“Did you hear the lions roaring last night?” Gary asked us as soon as we reached the breakfast table, around 5:45 in the morning. We had, though at the time we thought it could have easily been our over-active imaginations. “There are four brothers in this territory. We saw one of them last night, remember? At the moment they’re spread out, but they were roaring all night long, locating each other. We estimate they will meet up sometime this morning. You’ll want to be there to see it when they do.”
So we slammed a cup of coffee, grabbed a danish, and, as soon as our safari mates arrived, jumped in the Land Rover to set off for the lions.
By 6:30 Gary had spotted one. He was sitting on the tarmac of the MalaMala airstrip (far too expensive for us to have used instead of driving, by the way), probably because it was a warm spot. Soon he got up and walked into the bush, presumably in the direction of his brothers. We followed him for the next hour.
En route, we spotted the last of our Big Five—buffalo!
At 7:30 our lion met up with one of his brothers. Once they had each other in sight, they sped up their pace. They met with a big cat embrace, rubbing their manes along each other’s body.
Seven minutes later, brother #3 arrived. There were four MalaMala vehicles present to witness the reunion, making a cacophony of camera shutters. The lions didn’t seem to mind. Some vehicles had been tracking different lions, and we all converged in the same spot. I loved how the rangers were constantly in contact with each other, and seemed to know everything that went on within their territory.
Gary told us the brothers spend most of their time apart but reunite from time to time. The fourth brother was not present at this particular meeting; unfortunately I don’t remember Gary’s explanation why. In our room there was a printout of safari notes dated 8 May, which said, “The four Manyelethi male lions were only seen together as a group on two occasions during the past week, with the coalition spending much of their time broken up into pairs or going solo. This may well prove to have a negative outcome for them, as four lions together obviously present a far more formidable front to prospective impostors. The more time these males spend apart from one another, the greater the chances of their coalition falling apart.”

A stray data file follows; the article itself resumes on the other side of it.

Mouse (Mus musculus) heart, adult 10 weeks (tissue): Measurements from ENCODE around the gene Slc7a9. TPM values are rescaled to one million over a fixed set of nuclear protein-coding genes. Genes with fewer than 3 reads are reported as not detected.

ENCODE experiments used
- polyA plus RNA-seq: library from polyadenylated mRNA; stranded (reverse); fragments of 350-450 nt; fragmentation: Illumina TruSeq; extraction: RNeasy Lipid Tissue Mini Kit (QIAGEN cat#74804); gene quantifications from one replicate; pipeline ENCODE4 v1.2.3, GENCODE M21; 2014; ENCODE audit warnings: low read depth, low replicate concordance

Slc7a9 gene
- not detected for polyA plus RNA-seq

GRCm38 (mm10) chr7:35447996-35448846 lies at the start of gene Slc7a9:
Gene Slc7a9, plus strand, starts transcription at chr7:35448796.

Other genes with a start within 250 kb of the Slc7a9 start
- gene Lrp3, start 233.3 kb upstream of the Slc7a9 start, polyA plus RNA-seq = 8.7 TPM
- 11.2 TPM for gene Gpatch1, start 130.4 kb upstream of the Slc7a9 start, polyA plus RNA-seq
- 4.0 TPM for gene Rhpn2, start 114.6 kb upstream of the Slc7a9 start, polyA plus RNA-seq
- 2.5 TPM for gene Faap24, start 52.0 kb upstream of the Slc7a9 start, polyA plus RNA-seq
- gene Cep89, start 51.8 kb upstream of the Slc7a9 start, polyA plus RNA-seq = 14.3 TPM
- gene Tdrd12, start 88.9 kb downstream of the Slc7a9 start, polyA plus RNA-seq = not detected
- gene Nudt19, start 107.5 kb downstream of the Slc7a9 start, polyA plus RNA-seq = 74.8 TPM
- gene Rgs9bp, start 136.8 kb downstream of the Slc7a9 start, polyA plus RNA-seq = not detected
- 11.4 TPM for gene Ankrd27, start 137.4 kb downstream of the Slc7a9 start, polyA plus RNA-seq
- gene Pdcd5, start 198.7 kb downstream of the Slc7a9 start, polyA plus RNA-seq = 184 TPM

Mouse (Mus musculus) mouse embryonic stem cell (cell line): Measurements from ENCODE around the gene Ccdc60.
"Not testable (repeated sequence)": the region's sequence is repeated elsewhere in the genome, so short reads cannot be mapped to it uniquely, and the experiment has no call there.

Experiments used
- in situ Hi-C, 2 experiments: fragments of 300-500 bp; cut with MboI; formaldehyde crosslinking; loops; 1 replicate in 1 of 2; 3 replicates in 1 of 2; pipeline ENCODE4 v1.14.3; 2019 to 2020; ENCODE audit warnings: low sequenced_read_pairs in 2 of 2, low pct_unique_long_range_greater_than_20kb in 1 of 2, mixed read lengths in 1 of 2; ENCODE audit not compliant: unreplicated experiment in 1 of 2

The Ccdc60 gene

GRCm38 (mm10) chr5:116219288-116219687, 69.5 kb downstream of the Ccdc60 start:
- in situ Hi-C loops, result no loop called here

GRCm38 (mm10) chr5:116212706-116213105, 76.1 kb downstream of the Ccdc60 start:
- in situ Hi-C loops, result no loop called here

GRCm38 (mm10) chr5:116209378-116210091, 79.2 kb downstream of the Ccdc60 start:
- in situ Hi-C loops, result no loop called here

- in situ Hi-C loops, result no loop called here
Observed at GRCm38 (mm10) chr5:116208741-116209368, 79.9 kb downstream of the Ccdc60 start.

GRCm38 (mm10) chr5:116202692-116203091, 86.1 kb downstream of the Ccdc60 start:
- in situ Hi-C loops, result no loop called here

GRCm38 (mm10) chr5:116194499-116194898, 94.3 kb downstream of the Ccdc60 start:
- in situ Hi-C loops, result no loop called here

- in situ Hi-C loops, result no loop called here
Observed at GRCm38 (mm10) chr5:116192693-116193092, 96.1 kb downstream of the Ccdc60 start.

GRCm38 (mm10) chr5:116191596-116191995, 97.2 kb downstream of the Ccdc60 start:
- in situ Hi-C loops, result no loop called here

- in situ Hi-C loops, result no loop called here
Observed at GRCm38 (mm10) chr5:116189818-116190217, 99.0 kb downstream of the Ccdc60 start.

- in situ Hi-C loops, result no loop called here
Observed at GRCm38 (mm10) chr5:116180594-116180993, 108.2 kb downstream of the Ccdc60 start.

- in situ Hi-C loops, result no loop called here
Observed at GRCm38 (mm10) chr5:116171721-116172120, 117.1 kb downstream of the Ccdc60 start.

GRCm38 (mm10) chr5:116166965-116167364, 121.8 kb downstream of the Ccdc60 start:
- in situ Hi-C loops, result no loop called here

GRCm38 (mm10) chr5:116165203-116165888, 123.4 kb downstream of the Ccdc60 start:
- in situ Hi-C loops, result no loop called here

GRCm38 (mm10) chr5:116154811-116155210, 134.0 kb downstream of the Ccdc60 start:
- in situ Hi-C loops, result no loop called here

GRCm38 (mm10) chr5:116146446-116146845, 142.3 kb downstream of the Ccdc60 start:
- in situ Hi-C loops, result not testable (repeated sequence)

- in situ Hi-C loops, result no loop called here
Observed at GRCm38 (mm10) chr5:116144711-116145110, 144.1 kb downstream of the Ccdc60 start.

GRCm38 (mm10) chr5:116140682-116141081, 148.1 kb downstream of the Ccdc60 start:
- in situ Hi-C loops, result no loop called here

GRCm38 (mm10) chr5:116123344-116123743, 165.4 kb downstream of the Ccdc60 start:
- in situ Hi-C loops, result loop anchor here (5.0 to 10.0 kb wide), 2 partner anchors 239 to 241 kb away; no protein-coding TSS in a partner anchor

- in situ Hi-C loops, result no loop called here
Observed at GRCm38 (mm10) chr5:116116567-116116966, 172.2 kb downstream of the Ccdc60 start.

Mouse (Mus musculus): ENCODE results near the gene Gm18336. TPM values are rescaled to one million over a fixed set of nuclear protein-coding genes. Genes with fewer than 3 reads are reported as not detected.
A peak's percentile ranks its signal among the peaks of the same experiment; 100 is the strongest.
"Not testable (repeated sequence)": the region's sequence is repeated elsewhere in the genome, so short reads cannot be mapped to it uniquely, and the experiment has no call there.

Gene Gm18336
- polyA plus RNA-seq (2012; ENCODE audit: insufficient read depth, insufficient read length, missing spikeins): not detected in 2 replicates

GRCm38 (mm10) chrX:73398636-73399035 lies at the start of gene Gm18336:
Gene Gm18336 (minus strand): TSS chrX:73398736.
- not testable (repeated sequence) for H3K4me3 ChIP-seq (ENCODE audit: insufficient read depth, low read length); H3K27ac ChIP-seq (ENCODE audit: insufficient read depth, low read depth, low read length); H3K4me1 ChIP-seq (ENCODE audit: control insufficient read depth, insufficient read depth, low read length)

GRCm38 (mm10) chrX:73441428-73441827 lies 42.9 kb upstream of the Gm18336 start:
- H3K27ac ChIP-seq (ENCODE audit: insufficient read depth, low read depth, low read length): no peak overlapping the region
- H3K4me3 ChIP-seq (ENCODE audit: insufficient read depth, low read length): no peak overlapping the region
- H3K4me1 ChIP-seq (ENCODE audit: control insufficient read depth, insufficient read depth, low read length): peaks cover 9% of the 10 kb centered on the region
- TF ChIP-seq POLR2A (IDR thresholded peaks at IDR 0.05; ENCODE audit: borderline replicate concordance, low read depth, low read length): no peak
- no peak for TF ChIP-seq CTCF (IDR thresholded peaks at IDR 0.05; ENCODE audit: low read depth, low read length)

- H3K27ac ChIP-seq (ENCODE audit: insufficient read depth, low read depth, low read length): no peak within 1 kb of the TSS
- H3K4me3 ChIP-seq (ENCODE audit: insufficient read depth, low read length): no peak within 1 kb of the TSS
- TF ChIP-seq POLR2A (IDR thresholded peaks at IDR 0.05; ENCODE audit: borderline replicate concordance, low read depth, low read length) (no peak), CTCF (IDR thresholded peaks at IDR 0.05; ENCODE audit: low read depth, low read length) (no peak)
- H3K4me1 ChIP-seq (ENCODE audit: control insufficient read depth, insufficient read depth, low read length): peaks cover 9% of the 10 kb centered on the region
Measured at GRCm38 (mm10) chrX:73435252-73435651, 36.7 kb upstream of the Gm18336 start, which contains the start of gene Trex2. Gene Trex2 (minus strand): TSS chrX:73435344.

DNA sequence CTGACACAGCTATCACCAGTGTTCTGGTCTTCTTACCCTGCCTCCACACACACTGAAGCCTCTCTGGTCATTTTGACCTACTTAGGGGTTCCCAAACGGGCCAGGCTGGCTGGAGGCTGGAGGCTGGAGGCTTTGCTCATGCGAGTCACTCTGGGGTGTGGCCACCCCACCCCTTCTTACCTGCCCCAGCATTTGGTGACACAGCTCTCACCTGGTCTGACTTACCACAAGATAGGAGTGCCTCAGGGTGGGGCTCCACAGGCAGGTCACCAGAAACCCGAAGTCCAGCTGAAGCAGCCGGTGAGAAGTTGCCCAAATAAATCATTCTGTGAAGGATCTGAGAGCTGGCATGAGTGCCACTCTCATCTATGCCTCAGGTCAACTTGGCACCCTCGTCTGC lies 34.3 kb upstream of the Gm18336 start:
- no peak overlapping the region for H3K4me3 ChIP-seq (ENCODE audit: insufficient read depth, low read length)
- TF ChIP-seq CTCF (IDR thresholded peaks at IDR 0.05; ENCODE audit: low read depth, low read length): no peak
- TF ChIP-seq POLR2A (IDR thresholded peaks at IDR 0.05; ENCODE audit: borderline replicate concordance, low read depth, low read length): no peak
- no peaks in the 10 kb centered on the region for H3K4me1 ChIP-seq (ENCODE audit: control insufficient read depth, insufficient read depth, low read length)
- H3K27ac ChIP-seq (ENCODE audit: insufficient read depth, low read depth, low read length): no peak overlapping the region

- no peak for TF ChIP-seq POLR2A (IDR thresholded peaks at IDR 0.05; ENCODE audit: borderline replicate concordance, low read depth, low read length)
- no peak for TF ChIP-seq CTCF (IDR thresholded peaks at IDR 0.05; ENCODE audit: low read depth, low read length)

We spent quite a bit of time with the lions, watching them basically just lay there. But it was incredible nonetheless. Every time one so much as moved, you could hear all the cameras snapping away.
By 9:45 we were back in the lodge for a later-than-usual breakfast due to the major event. I had the now-usual South African power breakfast of mixed tropical fruits, yogurt and granola. We could see an elephant playing in the reeds of the Sand River below us as we ate.
After breakfast we decided to join a foolish-sounding “walking safari.” Really, a safari on foot?? I don’t think I would have gone if I hadn’t already built up a lot of faith in our ranger guides. Besides, they go with guns.
By then we had noticed that every ranger was armed. The guns were there for the protection of the guests, of course, in case something went really wrong while out in the bush. (Or even back at the lodge; Gary escorted us to our rondawel every night, and we were told to stay inside until morning.) Gary told us that the guns were cleaned, checked, and loaded every morning. Also that he’d never had to use his, nor does he know of anybody else who’d had to. Then he told us a story about the one time he came very close. He was out on a drive with four guests, watching an elephant. He didn’t realize there was another hiding in the bush. When Gary moved closer, the elephant suddenly came out of hiding, charging the vehicle and blocking Gary’s only route of escape. There was nowhere he could go. He said he knew by the elephant’s behavior this was not a mock charge. He stood, gun ready, just about to fire, when the elephant backed off. He said he’d never been more scared, nor more relieved. But managed to hide how much he was shaking from his guests until they got back to the lodge and he could recover alone.
We told him about meeting up with the elephant on our drive to the lodge, hoping that the stories of elephants flipping cars were merely exaggerated urban legends. He said it’s not just a story, it really happens. Also that it doesn’t happen just to cars, but Land Rovers too. But, it’s not exactly random. You have to really make an elephant mad to get charged, and it tends to be only the males in musth that you have to worry about. A trained eye can also tell the difference between a mock charge and a real one.
So, feeling slightly better about things, we drove to an open spot the rangers preferred for walking, past some elephants bathing in a mud pit, and then climbed apprehensively out of the vehicles. We walked for a little less than an hour, mostly talking about traditional uses of the shrubs and trees around us, spotting some birds and reptiles. The rangers told us quite a bit of information about each sighting, but I must admit to having remembered none of it. I don’t think I paid very close attention, busy instead scanning the horizon for cat-shaped stalking objects and inventing news headlines in my head about a walking party mauled or trampled to death on 16-May-2011.